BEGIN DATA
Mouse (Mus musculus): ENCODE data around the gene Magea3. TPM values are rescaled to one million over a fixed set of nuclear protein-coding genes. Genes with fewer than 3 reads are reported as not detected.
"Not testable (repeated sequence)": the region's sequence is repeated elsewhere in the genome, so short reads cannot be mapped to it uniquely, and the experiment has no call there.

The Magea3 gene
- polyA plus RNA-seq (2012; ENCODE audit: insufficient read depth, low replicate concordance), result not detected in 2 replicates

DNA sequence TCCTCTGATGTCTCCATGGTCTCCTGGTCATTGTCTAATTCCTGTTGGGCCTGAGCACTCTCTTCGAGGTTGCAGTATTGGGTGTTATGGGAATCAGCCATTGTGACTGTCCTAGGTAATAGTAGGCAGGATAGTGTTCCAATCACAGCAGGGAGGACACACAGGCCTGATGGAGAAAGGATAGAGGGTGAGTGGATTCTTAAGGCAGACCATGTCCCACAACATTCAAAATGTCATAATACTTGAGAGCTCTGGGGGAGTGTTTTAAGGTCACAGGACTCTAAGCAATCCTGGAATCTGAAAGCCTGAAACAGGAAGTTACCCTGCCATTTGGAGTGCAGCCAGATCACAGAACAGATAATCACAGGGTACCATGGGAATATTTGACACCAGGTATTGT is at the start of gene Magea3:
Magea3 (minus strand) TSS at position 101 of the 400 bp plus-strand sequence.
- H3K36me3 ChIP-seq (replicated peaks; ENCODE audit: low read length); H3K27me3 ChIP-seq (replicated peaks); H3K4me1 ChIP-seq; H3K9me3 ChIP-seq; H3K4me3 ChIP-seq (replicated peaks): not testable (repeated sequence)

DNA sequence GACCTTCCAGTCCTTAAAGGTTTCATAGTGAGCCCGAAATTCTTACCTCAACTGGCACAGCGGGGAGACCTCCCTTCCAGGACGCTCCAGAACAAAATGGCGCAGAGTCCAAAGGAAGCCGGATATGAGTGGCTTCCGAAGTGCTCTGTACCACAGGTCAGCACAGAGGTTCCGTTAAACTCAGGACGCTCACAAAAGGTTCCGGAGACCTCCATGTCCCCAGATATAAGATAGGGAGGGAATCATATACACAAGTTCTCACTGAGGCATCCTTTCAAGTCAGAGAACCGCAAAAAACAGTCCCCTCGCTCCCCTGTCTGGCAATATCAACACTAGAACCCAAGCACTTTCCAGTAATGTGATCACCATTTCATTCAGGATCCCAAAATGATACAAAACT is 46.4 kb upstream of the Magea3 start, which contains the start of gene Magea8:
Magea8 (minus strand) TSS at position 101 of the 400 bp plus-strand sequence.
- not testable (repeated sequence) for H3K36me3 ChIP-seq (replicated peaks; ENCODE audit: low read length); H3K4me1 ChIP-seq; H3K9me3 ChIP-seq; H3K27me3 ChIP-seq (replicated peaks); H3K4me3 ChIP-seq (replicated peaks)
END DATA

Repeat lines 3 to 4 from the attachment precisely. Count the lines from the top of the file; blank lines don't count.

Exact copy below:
The Magea3 gene
- polyA plus RNA-seq (2012; ENCODE audit: insufficient read depth, low replicate concordance), result not detected in 2 replicates